Cover Image: The Delightful Life of a Suicide Pilot

The Delightful Life of a Suicide Pilot

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Member Reviews

Thank you Soho Press and NetGalley for the advance digital copy of this book.

This was a really strange book that followed the life of a Japanese soldier stationed in Laos.  The author does a good job of tying together all of the information at the end of the book, although I found myself wondering where all of this was going more than once throughout the book.
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I enjoyed the first half of this book a great deal, but then about halfway through I lost the thread of the plot. I didn't understand why the protagonists kept pursuing this dead Japanese man and so I finally had to give up.
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This is the last book in Cotterill's Dr. Siri series set in the early days of Communist Laos. It is always sad to see a favorite series come to a halt, but I am very pleased Cotterill wound this up before it became tired and tedious, written simply to fulfill a contract. The entire series is well worth the time spent reading it for both its historical and cultural insights into a particular time and place.
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First book by this author for me a great discovery.The book drew me in a quirky read a mystery a book full of laugh out loud moments,So excited that there are so many books by him to catch up on.Will be recommending.#netgalley#sohopress
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I'm late to the party, as this is my first book by this prolific author. I will be circling back to start from book 1 because Cotterill writes well, includes all the elements of a good mystery, including a good conundrum and some humor. Good stuff.

I really appreciate the review copy!!
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The Dr. Siri books are wonderfully amusing and clever with fascinating characters, and one of my favorite series! In this book, Dr. Siri receives a book in the mail which appears to be the diary of a Japanese man beginning in 1937. It comes with a note that "we need your help". It's written in Japanese, so Dr. Siri can't read the early parts. However, on 12/30 1940, it changes to Lao, and we are introduced to Toshimado, known as Toshi. He gradually gets used to the language, and the writing becomes more interesting and clearer. Toshi appears to be an ex pilot for the Japanese airforce at the beginning of the war. By the beginning of 1941, he was in Laos in charge of a "salvage" group in Thakhek.

Meanwhile, a dead Vietnamese man found on the rocks in Vang Vieng, is in the morgue. The hair on his head and mustache is still growing as are his fingernails. He has lots of broken bones consistent with falling onto rocks from a cliff. Phosy sends a man to Vang Vieng to try to find the woman he had been seen with. When the man doesn't return, Phosy goes to Vang Vieng with another man. They soon find themselves chained to a wall with the officer previously sent out. They finally manage to grab the innkeeper feeding them and when they tell him they don't believe his daughter killed the man, he agrees to let them out. The daughter comes and tells how the man was picked up by an eagle and then dropped!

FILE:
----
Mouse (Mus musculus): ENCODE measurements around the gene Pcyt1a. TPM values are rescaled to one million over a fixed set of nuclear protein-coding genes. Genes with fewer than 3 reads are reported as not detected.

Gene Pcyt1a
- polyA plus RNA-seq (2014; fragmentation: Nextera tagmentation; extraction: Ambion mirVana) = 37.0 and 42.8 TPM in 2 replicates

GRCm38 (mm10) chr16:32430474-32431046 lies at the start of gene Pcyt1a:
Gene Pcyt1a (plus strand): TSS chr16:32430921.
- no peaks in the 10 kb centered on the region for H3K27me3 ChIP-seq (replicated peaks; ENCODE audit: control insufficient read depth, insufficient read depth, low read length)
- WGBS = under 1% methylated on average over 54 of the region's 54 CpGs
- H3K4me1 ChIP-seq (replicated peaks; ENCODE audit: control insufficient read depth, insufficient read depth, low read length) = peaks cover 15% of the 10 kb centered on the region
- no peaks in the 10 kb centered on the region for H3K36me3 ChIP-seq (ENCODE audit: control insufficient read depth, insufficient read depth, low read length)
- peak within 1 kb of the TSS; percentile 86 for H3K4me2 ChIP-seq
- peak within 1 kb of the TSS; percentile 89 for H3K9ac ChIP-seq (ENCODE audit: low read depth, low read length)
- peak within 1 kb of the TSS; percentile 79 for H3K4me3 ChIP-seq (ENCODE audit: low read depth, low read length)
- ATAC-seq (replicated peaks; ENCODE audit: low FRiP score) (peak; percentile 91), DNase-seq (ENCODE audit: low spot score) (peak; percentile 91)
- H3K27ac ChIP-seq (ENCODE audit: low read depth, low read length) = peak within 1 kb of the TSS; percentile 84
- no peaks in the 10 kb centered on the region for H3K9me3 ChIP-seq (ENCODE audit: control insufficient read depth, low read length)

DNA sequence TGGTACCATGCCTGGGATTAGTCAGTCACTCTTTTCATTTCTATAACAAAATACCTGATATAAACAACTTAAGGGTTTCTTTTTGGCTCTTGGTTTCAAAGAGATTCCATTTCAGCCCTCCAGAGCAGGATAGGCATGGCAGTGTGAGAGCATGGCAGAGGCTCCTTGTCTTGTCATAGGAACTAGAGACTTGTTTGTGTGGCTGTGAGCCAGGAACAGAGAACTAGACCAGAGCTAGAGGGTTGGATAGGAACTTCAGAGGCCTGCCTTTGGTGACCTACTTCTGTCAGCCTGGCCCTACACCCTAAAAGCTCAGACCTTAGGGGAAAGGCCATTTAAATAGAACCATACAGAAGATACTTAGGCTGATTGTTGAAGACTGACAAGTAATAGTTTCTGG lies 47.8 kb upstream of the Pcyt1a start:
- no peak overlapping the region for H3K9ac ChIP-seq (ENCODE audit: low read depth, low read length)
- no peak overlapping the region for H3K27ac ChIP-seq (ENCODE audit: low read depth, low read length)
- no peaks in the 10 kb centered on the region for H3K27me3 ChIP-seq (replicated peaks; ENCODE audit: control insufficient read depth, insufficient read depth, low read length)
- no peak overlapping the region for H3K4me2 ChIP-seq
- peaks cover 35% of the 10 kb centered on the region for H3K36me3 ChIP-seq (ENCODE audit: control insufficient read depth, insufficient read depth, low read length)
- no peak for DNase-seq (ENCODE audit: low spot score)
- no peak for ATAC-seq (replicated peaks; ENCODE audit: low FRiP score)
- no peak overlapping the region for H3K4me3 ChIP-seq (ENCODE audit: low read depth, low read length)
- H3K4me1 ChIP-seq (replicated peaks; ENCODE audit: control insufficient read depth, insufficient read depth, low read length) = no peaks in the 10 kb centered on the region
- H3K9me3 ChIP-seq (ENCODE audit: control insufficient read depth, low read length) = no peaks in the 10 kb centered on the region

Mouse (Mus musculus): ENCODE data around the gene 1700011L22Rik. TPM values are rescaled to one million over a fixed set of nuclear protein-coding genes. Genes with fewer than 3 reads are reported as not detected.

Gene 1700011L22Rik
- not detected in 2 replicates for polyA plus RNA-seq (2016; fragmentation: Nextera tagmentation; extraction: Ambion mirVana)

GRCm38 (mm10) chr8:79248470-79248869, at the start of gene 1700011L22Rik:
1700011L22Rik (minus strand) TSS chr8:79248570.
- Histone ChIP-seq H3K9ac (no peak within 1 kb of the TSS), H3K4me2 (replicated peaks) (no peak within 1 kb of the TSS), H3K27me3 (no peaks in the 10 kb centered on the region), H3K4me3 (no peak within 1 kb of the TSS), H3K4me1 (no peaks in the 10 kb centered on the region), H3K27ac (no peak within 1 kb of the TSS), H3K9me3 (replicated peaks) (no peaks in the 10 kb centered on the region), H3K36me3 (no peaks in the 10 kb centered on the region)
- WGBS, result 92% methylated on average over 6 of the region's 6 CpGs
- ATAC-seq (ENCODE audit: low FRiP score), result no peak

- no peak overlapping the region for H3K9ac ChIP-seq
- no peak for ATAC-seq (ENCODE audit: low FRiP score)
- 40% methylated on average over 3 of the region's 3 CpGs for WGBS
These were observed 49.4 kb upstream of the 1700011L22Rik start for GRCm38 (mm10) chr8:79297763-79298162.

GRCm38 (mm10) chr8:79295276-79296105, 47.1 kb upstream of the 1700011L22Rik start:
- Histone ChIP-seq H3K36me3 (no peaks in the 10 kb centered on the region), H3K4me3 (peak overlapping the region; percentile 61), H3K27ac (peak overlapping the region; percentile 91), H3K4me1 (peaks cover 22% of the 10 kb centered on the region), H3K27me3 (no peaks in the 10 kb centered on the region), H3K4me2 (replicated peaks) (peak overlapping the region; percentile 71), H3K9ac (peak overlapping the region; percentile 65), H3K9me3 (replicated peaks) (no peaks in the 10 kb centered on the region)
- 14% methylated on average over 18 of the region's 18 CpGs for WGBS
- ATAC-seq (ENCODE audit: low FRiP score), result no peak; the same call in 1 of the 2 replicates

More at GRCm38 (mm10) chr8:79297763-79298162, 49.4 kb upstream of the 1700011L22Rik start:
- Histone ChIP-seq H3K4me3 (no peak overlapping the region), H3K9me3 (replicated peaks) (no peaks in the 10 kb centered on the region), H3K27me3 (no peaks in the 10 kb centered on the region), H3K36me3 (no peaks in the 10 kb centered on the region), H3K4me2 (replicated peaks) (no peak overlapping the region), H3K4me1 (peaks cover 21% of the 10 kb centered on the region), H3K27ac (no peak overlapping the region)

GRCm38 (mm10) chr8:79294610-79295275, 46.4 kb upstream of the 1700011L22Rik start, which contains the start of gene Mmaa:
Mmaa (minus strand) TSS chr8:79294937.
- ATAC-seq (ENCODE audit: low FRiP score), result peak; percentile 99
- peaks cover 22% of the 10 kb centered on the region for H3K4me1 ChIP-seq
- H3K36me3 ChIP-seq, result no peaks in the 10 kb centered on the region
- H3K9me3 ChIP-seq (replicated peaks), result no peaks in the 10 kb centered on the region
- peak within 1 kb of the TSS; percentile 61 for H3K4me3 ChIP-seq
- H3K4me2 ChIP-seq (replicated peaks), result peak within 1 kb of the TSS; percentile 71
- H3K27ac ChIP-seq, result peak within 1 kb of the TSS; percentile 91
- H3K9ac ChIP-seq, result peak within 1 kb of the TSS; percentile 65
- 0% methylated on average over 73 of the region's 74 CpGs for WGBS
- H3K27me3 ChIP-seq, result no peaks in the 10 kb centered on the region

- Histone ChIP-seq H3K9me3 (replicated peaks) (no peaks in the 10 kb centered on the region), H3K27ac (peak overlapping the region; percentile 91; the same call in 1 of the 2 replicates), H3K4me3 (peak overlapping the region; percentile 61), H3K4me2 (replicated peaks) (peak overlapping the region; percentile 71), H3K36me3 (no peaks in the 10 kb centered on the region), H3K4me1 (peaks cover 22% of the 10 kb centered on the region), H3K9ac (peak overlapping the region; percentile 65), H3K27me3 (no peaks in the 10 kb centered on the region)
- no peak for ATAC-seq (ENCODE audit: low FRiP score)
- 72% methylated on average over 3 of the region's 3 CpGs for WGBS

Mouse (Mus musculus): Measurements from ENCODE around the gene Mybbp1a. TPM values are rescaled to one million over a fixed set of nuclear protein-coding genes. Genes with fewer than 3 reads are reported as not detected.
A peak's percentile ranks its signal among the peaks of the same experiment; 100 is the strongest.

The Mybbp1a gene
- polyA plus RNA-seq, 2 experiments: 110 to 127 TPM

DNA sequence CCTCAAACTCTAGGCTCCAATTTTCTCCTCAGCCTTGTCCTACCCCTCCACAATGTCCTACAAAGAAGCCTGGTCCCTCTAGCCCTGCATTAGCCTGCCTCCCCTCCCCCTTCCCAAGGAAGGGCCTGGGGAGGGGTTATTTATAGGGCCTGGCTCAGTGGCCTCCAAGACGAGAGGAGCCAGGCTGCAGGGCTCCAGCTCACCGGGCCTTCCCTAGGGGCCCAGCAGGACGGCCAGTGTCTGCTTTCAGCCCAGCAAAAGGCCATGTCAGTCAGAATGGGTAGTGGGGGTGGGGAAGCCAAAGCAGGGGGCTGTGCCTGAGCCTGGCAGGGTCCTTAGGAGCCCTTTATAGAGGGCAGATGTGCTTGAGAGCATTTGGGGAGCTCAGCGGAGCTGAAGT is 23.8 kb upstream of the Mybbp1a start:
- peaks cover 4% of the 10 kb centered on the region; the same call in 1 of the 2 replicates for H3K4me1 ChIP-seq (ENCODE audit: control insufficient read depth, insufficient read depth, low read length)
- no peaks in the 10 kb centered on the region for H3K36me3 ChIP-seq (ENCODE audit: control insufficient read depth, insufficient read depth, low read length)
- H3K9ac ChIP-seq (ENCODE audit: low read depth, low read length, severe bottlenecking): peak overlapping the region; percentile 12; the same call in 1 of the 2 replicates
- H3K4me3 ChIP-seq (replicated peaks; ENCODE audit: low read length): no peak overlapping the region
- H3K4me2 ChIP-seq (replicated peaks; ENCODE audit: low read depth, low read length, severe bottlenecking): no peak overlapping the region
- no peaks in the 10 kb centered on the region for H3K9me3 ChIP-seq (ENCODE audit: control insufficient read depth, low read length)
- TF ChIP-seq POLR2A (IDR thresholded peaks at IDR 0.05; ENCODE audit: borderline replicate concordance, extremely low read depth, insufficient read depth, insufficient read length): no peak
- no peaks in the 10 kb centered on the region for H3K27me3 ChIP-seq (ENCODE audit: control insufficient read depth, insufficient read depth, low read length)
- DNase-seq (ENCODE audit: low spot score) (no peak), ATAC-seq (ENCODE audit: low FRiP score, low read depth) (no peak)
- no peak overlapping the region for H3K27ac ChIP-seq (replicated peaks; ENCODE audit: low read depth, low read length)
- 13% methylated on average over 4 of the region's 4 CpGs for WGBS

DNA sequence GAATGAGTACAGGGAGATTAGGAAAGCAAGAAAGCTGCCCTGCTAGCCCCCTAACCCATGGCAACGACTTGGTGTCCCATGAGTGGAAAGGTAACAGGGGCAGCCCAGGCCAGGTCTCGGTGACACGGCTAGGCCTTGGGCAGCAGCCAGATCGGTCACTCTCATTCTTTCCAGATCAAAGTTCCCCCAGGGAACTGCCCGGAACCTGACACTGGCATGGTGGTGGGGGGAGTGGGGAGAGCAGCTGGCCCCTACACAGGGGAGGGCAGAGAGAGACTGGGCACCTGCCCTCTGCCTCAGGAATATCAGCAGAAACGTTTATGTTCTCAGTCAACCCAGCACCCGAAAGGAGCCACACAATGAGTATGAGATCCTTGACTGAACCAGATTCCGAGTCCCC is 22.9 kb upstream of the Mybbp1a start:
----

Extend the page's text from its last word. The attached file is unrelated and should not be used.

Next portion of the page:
Dr. Siri and his wife Deung use blackmail to get a ride in a helicopter to Thakhek with the UN Commissioner for refugees along with a few refugees. Two of the refugees are young girls who don't talk and supposedly are being returned to their home village. Deung goes with them on their return and quickly figures out this is NOT their village. On the pretense of using the privy, she gets away from the male guards and manages to convince some of the women to allow them to take the girls back. Meanwhile, Dr. Siri is gradually finding out more about the diary writer, and with the help of a local man, Beer, they visit places where Toshi has gone and find a Japanese translator.
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I was dismayed when I learned that The Delightful Life of a Suicide Pilot is the last Dr. Siri Paiboun mystery. I love these books, not just for their mysteries, but for the characters, the knowledge I've gained, and their irreverent sense of humor. I do have to be realistic, however. Dr. Siri is in his eighties-- how much longer could we expect him to investigate mysteries?

In this last installment, Inspector Phosy has his own mystery to solve, while their daughter Malee seems to have tied down his wife, Dtui. Another favorite, Mr. Geung, makes an appearance that spotlights one of my favorite things about this series: its respect for all human beings. Geung: "I have ... Down syndrome." Siri: "So? That doesn't make you an idiot." And as all fans of this series know, Geung is not an idiot. Madame Daeng also has time to solve a mystery while Siri works with that diary.